What do politicians know about the conduct of war? Virtually nothing and yet it does not stop them from criticizing the military from both the left and the right. The common complaint is that the military prepares for the previous war to the detriment of technology and geopolitical changes. Not being a military man or student I do not know whether that is a legitimate criticism or not. More importantly neither do the members of Congress. But what I do know is that the same criticism can be leveled against the government economists who seek to guide the American (and global) economic policy. And nowhere is that more prevalent than in dealing with the recent inflationary cycle and its financial effects. President Joe Biden (D) – a man defined by the fact that he has been on the wrong side of every foreign policy for five decades – has added to his portfolio by being on the wrong side of every economic and domestic policy since the beginning of his tenure as President of the United States. History will record whether Mr. Biden has either proven again that socialism does not work, or that he may be the dumbest man to ever hold the office – or both.
An October 9 Streetwise article in the Wall Street Journal by James Mackintosh confirms my suspicions that both the Federal Reserve under Chairman Jerome Powell and Elmer Fudd, the presumptive head of Mr. Biden’s economic policy team, are on the wrong track for addressing the current economic malaise:
“Good news is bad news, and on Friday it was very good, and very bad. The monthly payrolls report showed a superstrong labor market, with more jobs created than expected and unemployment matching a 53-year low. Stocks dropped, as did bond prices, with bond yields up. Such is the world of high inflation—and it is creating serious problems for those trying to cushion their portfolios against severe loss.
“The basic pattern of markets for the past two decades has been reversed. Investors grew used to it, but it no longer works: Strong economic data meant better profits, so were good for stocks, but also meant a little more inflation, so were bad for bonds, pushing up yields. For 20 years there was a strong tendency for stocks to rise on days when bond yields rose, and vice versa.”
Mr. Powell seems to be hell bent on using unemployment as the key determinant of how to battle inflation. In simple terms the Federal Reserve’s key interest rates will continue to go up at the current accelerated rate until employment drops and unemployment increases. This is about the intersection of the supply and demand curves. When demand exceeds supply, prices rise – in this instance the demand grossly exceeds supply and prices are rising faster than the normal three percent per annum.
The underlying philosophy there is not to increase or reduce supply; it is to reduce demand by denying income to a significant category of Americans – working men and women. The less disposable income, the less demand there is. That is why Mr. Powell and his fellow Federal Reserve members focus on the employment and unemployment numbers. Think about that for a moment. And think about where the burden of that philosophy lies.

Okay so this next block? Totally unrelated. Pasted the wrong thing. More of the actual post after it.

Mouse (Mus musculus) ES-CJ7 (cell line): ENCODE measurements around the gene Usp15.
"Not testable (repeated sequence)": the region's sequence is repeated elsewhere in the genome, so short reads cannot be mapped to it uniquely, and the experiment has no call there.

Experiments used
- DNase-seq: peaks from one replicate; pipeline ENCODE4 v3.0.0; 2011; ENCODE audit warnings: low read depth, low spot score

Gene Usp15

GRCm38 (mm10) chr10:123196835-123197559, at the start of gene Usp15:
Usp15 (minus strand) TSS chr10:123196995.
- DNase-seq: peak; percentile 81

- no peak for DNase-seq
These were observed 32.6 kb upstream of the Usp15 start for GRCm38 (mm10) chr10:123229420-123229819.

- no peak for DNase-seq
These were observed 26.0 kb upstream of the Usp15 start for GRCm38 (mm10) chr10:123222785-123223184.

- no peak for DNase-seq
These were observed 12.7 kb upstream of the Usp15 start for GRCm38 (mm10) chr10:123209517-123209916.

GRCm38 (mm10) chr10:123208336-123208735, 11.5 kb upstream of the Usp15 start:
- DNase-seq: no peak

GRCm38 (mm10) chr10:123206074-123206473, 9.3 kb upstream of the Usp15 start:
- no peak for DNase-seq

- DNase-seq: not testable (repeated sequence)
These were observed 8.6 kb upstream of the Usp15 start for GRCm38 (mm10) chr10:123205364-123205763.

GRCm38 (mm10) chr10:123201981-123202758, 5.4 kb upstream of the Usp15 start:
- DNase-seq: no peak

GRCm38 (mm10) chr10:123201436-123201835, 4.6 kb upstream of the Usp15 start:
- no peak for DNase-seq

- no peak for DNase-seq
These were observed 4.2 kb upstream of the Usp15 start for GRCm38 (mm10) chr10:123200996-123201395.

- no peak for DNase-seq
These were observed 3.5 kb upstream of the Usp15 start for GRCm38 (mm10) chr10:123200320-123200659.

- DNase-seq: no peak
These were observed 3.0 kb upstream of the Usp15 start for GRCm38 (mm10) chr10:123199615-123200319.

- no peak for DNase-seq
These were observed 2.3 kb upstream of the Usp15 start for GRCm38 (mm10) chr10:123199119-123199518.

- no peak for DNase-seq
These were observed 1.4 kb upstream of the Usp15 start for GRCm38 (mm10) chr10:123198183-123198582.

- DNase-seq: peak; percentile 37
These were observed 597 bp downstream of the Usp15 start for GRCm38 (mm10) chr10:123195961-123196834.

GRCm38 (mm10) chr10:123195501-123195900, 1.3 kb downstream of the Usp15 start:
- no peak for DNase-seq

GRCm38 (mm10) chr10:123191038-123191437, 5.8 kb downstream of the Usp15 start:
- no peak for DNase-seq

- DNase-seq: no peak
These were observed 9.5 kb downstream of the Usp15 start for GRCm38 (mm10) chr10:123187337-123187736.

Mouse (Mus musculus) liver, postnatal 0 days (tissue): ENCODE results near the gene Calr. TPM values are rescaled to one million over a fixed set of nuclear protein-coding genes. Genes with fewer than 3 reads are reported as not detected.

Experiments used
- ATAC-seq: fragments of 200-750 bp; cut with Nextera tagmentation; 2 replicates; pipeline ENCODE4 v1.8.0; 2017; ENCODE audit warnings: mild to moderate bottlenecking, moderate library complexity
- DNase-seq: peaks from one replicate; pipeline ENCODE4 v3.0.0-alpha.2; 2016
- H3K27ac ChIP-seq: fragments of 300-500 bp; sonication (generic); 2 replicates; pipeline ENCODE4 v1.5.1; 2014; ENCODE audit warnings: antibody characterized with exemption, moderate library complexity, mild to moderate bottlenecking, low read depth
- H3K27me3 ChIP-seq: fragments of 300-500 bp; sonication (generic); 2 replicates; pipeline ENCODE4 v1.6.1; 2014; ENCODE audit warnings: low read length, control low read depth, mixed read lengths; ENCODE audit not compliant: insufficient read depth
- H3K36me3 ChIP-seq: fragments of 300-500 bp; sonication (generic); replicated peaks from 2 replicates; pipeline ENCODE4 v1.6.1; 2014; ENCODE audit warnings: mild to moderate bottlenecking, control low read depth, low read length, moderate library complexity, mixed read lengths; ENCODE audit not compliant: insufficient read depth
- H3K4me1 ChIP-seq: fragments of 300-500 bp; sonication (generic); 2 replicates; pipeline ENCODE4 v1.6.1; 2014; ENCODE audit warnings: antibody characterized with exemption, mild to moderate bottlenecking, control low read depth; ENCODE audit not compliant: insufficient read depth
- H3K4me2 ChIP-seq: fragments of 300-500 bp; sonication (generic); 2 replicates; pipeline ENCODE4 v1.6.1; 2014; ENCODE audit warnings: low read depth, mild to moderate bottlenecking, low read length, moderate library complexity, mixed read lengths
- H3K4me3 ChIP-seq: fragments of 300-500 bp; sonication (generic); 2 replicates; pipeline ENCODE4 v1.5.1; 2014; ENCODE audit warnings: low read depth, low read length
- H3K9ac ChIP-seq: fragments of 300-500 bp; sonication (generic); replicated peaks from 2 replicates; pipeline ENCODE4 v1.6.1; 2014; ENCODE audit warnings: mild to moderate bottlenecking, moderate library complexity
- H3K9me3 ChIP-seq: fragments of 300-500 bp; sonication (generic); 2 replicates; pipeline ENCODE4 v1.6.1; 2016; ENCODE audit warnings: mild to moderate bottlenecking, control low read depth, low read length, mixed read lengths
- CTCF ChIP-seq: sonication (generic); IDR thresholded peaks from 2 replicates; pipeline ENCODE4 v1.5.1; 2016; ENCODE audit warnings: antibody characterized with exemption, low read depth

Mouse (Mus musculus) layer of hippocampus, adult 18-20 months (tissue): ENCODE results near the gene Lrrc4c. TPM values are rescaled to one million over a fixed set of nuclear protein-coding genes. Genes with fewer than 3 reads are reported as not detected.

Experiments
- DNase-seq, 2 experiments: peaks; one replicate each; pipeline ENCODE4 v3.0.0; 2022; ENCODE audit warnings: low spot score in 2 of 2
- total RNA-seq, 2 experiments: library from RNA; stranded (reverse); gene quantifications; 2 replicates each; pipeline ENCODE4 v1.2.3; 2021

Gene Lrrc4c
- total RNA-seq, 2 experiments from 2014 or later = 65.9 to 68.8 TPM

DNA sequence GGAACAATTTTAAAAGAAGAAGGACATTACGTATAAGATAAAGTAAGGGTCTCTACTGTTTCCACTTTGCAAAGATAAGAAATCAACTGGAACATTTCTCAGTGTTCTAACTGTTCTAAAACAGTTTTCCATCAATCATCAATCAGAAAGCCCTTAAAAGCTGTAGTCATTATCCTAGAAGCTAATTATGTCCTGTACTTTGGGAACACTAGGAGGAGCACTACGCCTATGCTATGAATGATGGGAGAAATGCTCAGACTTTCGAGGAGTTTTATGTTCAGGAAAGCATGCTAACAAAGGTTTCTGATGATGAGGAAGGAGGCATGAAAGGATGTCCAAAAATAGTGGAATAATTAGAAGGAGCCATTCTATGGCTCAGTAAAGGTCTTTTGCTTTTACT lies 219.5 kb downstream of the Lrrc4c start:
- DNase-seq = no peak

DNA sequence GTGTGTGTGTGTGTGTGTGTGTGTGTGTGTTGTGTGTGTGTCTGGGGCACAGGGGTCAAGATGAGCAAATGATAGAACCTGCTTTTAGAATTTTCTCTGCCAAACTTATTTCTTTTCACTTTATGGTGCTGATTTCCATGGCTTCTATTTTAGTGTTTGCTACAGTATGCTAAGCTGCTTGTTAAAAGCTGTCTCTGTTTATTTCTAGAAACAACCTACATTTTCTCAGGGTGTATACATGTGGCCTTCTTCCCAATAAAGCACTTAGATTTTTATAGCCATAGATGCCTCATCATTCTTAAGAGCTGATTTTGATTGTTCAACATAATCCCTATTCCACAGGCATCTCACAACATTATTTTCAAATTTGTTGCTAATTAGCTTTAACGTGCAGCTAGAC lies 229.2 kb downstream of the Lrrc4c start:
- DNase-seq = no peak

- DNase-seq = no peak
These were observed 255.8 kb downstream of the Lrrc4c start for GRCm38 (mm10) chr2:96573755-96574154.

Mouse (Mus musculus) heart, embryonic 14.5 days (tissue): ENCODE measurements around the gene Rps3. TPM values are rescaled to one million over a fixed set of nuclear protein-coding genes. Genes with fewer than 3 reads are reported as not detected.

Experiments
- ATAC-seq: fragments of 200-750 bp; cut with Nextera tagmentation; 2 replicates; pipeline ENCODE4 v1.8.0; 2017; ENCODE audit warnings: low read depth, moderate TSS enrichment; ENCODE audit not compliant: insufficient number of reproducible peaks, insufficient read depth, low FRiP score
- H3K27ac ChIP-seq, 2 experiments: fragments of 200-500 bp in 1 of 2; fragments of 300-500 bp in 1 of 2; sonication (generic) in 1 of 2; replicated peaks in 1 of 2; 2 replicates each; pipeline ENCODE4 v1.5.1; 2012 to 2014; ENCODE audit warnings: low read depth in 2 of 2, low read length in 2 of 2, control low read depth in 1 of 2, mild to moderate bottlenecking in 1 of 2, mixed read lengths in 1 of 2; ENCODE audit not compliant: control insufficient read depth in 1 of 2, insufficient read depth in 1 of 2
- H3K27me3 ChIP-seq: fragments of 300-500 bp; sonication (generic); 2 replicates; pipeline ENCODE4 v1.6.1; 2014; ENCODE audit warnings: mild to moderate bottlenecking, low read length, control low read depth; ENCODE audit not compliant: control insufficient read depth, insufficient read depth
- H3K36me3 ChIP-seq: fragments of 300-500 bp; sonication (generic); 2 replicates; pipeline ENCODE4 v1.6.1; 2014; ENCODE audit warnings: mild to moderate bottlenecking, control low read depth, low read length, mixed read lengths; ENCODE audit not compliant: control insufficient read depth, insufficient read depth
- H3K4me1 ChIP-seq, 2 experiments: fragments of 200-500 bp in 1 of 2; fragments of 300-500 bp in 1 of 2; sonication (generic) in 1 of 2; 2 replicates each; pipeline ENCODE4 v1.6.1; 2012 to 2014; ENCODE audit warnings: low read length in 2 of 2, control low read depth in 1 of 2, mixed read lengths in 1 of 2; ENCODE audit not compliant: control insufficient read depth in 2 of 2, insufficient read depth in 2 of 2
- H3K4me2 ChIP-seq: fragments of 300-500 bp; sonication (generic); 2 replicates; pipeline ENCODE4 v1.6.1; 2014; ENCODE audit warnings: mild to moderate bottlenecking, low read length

It’s not that it doesn’t work because it does. But it has always resulted in a “hard landing” because of the time lack between cause (rate increases) and effect (unemployment). Because no economists, let alone the government economists, have a crystal ball, it is likely that the Federal Reserve will continue increasing the discount rate even while its previous increases are working their way through the job market. Inevitably, the longer and steeper the rate increases the larger the gap will be and the harder the landing will be.
And again, that hard landing will fall most directly and for the longest duration on working men and women. It will have little effect on the elites of government and industry because their employment and that portion of their income necessary to sustain their lifestyle will remain intact and beyond the reach of either inflation or recession. But working men and women have already experienced a fifteen percent reduction in the value of their earnings since January of 2021 due to inflation and nearly twenty percent decline in their savings and investments in 2022 due to the stock market decline. Add to that the fact that the housing market is stalling in part due to increased mortgage rates. And when working men and women suffer such losses it means difficult choices about essentials. In contrast, the elites of government and industry while suffering paper losses do not suffer a loss for essentials since their incomes usually greatly exceed their necessities.
This inflation and recession were caused by the government. First, there was too much money pumped into the economy during the COVID pandemic. The first round was absolutely necessary. The second round was probably too much. Both of those fall on former President Donald Trump’s shoulders. The third round and everything thereafter grossly overloaded the economy. Mr. Biden didn’t have to do them. But like most things he does it was the announcement, the camera shot and the sound bite that was all that mattered. The long term consequences were simply not on his radar. And while he may preen about helping the working men and women he has singularly created the severity of the conditions that are now going to punish the working class in spades. Mr. Biden is an idiot and so are most of the people around him, including Treasury Secretary Janet Yellen who sold her remarkable accomplishments as the former head of the Federal Reserve for an appointment and a cheerleader for the worst economic mess in over five decades.